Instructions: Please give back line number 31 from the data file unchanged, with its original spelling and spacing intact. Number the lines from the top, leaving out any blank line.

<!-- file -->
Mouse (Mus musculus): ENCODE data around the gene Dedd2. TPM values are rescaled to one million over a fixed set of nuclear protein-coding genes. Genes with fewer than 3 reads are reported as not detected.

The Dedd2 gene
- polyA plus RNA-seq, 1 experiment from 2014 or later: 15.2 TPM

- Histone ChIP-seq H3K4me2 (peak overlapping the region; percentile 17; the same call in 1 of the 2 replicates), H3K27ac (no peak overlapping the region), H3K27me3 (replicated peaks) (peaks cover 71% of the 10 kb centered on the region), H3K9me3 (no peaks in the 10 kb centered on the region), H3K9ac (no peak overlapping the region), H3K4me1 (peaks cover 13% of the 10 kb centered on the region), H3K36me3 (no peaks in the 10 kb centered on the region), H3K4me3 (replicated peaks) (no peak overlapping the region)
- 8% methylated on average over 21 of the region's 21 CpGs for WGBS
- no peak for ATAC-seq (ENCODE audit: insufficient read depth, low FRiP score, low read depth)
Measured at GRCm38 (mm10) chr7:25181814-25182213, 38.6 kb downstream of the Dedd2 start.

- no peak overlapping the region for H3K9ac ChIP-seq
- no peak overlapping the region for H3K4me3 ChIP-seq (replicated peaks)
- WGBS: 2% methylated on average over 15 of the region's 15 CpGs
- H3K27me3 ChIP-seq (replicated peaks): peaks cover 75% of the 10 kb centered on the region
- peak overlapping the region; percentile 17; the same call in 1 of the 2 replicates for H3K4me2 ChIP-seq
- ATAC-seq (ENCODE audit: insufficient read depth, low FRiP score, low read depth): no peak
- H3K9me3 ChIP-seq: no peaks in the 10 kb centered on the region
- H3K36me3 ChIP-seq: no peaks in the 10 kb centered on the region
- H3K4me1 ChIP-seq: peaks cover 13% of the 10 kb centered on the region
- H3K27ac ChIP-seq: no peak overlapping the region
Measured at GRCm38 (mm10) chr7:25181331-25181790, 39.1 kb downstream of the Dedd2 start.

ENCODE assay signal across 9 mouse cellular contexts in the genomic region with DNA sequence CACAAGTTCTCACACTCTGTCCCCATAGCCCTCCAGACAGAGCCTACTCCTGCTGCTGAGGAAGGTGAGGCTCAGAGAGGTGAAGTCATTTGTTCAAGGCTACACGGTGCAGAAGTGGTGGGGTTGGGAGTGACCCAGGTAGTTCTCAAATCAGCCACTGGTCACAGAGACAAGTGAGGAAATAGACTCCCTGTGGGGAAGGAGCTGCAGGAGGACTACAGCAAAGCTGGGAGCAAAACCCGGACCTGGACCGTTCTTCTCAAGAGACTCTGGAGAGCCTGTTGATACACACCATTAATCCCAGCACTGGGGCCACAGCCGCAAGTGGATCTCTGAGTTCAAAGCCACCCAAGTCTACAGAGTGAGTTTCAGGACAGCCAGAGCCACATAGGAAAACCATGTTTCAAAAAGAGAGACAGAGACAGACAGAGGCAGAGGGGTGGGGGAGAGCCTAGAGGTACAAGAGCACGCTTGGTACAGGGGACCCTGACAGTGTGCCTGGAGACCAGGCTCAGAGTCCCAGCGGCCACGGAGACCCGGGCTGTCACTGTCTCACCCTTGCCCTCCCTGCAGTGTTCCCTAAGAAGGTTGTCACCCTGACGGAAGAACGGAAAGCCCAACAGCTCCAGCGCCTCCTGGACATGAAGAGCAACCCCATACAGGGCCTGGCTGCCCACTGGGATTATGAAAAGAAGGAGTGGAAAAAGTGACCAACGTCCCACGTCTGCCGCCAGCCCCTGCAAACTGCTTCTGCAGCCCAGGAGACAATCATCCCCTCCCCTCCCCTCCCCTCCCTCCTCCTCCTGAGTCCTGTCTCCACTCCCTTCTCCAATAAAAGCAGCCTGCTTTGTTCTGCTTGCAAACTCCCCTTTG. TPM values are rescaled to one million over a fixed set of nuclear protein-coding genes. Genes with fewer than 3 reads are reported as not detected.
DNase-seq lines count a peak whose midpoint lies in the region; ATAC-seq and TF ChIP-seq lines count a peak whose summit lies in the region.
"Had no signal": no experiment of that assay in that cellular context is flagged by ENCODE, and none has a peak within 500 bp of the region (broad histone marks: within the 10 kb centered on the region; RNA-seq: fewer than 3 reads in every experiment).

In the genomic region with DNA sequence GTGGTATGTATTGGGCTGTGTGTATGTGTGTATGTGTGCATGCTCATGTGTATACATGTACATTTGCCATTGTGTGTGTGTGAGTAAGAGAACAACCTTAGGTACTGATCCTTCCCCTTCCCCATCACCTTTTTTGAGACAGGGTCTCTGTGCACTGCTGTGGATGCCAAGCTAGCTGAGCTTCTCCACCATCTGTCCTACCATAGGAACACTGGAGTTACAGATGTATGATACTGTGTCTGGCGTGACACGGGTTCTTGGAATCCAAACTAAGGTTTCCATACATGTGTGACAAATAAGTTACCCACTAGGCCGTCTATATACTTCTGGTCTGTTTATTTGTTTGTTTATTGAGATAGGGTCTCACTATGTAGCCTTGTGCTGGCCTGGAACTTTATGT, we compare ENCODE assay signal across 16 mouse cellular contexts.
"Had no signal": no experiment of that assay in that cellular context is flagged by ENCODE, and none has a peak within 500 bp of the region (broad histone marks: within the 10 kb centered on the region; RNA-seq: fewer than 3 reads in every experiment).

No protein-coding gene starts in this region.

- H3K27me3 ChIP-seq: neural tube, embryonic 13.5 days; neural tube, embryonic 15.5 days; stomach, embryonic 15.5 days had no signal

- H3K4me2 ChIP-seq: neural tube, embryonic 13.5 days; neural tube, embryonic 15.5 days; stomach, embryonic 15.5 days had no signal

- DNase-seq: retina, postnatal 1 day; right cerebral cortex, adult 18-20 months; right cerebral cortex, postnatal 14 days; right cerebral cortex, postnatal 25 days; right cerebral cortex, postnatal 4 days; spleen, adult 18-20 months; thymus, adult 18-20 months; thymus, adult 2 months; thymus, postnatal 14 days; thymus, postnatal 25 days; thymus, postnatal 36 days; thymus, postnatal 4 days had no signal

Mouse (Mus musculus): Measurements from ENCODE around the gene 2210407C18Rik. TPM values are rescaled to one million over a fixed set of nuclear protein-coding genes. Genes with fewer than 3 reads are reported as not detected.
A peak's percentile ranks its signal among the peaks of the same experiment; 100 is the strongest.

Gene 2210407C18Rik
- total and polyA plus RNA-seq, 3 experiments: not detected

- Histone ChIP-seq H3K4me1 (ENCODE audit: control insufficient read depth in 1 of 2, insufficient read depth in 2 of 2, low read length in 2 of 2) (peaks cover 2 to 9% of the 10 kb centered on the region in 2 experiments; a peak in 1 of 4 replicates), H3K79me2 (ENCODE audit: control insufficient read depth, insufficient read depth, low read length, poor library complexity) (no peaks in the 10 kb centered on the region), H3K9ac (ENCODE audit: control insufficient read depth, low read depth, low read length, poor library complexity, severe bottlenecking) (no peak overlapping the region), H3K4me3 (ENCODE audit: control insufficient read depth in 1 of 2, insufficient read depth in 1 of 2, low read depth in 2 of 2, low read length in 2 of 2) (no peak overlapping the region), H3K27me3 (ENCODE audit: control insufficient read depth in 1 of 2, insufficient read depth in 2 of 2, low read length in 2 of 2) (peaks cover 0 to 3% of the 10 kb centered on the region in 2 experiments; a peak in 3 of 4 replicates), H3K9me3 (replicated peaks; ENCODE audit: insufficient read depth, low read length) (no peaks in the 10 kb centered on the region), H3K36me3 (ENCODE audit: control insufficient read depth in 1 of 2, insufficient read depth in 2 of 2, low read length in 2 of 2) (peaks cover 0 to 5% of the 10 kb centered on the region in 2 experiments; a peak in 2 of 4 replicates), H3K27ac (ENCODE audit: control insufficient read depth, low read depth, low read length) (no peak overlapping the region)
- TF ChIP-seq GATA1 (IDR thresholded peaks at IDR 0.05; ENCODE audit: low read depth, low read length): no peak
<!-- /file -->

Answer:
- total and polyA plus RNA-seq, 3 experiments: not detected